As one of the major directors in Chinese cinema, any new work of Tsui Hark’s is exciting news, let alone any work released outside China and Chinese-speaking regions. As relatively more Chinese films make their way to Western cinemas, some top-bill Wuxia titles are now sharing the summer slot with Hollywood Blockbusters. This summer sees the global release of “Detective Dee: The Four Heavenly Kings”, the third film in Judge Dee series (after “Mystery of the Phantom Flame” and “Rise of the Sea Dragon”), produced by renown and award-winning producer Nansun Shi (Infernal Affairs, Seven Swords, Chinese Ghost Story). Five years would have given this film considerable build-up, especially after the second one, which, despite the bold steps it took, was by far the weaker of the two.
“Four Heavenly Kings” features a more mature Dee (Mark Chao), who is now the head of the Bureau of Investigations. It is the reign of Tang emperor Gao Zong, who has consented to sharing his rule with his empress, Wu Zetian (who would go on to become China’s only female emperor). The emperor appoints the detective Protector of the Tang Dynasty, placing in his care a rare weapon, the Dragon-Taming Mace, forged in iron from stardust, and harder than any metal or stone. Fearing that Dee would pose a threat to her own position, the empress sends Yuchi Zhenjin (Feng Shaofeng), head of the imperial guard, to steal the mace back, with the aid of a group of hired Jiang Hu swordsman, the Mystic Clan. Meanwhile the bureau receives reports of theft from a renown painter, a case that quickly escalates to murder. As the plot thickens, intrigue and hidden motives surface, building up to calamity of a national scale.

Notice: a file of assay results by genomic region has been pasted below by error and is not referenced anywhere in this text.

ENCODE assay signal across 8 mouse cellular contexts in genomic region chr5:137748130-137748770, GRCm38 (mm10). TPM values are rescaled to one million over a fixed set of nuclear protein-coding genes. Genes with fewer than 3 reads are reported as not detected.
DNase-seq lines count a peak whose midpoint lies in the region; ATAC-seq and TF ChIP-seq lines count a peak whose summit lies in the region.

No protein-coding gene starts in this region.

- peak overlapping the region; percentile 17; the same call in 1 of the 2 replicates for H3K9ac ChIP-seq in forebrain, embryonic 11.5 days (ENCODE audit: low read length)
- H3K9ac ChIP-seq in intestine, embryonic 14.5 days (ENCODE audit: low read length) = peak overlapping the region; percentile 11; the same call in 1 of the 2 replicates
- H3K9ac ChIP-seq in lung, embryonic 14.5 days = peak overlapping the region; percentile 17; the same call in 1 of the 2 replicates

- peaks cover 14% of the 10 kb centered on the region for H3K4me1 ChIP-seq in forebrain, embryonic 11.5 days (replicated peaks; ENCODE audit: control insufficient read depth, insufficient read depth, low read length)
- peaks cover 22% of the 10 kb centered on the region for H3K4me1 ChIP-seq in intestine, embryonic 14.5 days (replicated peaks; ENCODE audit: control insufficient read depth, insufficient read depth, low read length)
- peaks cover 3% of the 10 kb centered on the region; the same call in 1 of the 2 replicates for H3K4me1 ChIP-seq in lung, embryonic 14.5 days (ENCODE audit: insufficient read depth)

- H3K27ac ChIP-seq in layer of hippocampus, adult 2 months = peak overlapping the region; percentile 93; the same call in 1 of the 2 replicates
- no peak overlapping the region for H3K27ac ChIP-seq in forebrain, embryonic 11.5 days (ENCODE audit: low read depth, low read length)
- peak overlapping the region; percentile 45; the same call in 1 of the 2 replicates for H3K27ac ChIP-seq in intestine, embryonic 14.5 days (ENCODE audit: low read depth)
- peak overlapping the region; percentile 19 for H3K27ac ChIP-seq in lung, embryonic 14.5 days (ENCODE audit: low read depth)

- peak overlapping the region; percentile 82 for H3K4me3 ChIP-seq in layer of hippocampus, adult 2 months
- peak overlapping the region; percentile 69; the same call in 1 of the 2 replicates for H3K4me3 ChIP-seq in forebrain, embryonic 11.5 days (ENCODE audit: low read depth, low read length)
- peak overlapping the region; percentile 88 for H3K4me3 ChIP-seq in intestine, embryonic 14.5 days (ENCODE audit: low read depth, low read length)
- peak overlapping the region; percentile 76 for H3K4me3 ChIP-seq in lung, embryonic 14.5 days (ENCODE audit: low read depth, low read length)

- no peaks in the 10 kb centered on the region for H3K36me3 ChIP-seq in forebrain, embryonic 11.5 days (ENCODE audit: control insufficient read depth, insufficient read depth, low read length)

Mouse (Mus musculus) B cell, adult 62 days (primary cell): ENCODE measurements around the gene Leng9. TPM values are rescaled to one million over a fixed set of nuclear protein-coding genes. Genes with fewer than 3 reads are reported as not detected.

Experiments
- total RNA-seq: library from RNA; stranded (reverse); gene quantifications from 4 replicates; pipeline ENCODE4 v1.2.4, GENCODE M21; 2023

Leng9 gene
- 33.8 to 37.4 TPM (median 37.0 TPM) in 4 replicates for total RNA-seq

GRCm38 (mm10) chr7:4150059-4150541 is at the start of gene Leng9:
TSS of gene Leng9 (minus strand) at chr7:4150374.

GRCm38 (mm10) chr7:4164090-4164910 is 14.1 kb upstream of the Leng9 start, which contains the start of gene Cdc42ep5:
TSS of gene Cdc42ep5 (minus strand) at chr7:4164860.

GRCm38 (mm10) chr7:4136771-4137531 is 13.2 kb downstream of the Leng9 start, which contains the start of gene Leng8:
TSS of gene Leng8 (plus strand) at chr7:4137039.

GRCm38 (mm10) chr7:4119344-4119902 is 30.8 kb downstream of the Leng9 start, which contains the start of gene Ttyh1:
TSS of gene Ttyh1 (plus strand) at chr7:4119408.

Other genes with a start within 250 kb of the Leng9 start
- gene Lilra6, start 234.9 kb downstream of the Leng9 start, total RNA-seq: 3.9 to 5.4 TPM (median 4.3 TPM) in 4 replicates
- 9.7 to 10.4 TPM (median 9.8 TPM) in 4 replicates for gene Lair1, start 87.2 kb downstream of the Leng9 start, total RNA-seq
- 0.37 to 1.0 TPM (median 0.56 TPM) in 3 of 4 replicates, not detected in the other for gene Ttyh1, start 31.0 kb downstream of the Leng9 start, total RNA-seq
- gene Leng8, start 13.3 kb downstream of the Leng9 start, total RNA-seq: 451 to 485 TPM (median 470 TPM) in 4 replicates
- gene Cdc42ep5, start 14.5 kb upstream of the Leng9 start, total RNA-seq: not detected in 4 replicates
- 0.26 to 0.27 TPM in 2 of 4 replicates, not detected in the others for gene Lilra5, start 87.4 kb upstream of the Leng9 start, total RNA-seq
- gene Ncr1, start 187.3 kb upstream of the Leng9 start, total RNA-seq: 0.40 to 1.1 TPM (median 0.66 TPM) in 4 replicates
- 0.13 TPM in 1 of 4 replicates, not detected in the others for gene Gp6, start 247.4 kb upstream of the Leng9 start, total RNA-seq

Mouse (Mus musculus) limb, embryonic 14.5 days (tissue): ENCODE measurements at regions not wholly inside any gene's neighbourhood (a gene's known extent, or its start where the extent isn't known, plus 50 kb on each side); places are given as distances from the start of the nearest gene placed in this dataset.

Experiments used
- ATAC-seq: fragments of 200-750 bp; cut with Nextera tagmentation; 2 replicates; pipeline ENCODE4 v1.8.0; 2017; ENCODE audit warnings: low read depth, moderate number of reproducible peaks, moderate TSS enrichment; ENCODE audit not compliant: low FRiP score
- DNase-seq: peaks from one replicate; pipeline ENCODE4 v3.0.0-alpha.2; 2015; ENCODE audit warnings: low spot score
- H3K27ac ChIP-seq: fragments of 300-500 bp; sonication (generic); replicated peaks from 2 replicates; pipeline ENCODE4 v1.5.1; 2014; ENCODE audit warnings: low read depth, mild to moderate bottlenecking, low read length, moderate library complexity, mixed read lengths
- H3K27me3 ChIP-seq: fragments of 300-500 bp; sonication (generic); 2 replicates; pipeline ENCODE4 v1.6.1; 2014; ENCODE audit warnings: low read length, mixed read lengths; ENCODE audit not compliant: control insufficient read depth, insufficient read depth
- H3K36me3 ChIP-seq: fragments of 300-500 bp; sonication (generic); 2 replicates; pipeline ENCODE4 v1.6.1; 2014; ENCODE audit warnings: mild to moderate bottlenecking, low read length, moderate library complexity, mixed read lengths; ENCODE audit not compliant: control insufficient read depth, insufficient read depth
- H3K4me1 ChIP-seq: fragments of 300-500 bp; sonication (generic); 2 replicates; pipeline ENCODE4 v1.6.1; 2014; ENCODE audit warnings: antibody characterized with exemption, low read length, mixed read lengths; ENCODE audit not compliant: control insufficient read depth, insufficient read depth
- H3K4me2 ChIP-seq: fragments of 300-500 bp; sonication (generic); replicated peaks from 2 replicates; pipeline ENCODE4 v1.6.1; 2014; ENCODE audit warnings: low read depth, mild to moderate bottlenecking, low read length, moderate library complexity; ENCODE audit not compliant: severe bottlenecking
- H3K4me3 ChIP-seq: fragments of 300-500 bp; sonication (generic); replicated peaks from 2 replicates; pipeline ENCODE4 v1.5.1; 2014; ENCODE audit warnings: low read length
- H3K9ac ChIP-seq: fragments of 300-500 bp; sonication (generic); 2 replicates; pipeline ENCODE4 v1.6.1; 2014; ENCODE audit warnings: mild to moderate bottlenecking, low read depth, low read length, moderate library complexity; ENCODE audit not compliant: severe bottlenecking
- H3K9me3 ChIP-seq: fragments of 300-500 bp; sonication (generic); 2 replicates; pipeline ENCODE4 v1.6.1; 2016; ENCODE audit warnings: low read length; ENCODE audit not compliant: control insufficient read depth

The computer-generated effects are a great improvement from “Rise of the Sea Dragon”, and impressive, considering that the fight in the temple is shot in daylight. Although practical effects were one of the ingenuities for which Tsui Hark is known, the film still bears the hallmarks of his cinematography, the saturated, stylized palette, the rapid, swooping beauty of choreography and the delicious tone of suspense and mystery.
Immersed in tropes of classic Wuxia cinema, secret clans, poisoning, hidden weapons, rooftop Qing Gong, sorcery and transmutations, strong female warriors, the film nevertheless adapts these to contemporary tastes. Kenji Kawai’s soundtrack is a nice mix of traditional Chinese music and full-on Western orchestral that includes heavy foreshadowing chorals and a brief rendition of Wagner during one of Dee’s comical Sherlock-style deduction moments. The script, commonly semi-classical and idiom-laden for this genre, is delivered at a slower pace than usual, giving more time for the audience to take in the exposition. There is no harm in making a Wuxia film that is more accessible for the mainstream, that will draw new Western audiences to the genre.
This mainland-Hong Kong-Taiwan collaboration certainly takes the best from all sides, not only in cast and crew, but also in film location and approach. Shot at Heng Dian Studios, the world’s largest film and TV shooting base in Zhejiang, it makes comprehensive use the realistic period interiors, streets and palatial sets. I was glad to see the proper names romanised in Pin Yin in the English subtitles, but at the same time delighted with the cheeky humour that peppers the film, which feels like a direct influence from Hong Kong cinema. Huayi Brothers’ signature steam-punk stylistics (Tai Chi Zero/Tai Chi Hero) makes an appearance here in semi-mechanical bows, lending a unique twist to this Wuxia film, as do the innovative costume designs that add an element of haut-couture and Western military chic to the mainly classical styles.
Little expense seem to have been spared in this film, from the exquisite details given to the external and internal architectural backdrops, imperial conveyances and pageantry, to the precise rendition of daily life in the street scenes, accurately decked out living quarters, to the portrayal of exotic foreign merchants and performers that reflect the heyday of the Silk Road, the film is a cultural and visual feast.